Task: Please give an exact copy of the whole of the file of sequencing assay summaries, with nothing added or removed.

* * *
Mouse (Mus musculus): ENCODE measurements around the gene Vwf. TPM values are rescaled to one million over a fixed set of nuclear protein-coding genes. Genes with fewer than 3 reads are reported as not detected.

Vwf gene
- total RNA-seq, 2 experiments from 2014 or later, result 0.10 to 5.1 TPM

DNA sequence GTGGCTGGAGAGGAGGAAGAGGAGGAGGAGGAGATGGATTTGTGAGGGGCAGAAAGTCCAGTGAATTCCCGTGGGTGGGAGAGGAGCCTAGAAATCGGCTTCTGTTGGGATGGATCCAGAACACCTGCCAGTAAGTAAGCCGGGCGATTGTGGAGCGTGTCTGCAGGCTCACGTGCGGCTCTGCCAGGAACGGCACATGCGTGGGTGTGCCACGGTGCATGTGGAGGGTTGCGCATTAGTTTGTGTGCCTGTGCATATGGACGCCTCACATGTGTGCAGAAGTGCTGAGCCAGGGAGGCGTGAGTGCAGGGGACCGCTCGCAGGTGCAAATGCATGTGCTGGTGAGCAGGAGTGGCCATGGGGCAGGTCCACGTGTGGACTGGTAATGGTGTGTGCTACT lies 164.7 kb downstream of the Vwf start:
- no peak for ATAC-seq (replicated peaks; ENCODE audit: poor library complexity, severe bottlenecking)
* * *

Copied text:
Mouse (Mus musculus): ENCODE measurements around the gene Vwf. TPM values are rescaled to one million over a fixed set of nuclear protein-coding genes. Genes with fewer than 3 reads are reported as not detected.

Vwf gene
- total RNA-seq, 2 experiments from 2014 or later, result 0.10 to 5.1 TPM

DNA sequence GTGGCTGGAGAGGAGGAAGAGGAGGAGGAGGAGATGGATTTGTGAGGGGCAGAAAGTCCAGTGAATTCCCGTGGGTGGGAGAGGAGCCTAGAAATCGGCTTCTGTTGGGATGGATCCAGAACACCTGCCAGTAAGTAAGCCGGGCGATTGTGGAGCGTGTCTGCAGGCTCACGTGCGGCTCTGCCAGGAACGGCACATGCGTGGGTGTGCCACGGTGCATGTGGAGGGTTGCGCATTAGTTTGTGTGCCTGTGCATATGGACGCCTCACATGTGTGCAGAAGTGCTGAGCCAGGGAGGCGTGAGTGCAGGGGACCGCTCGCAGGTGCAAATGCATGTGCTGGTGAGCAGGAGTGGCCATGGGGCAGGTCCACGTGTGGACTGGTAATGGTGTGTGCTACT lies 164.7 kb downstream of the Vwf start:
- no peak for ATAC-seq (replicated peaks; ENCODE audit: poor library complexity, severe bottlenecking)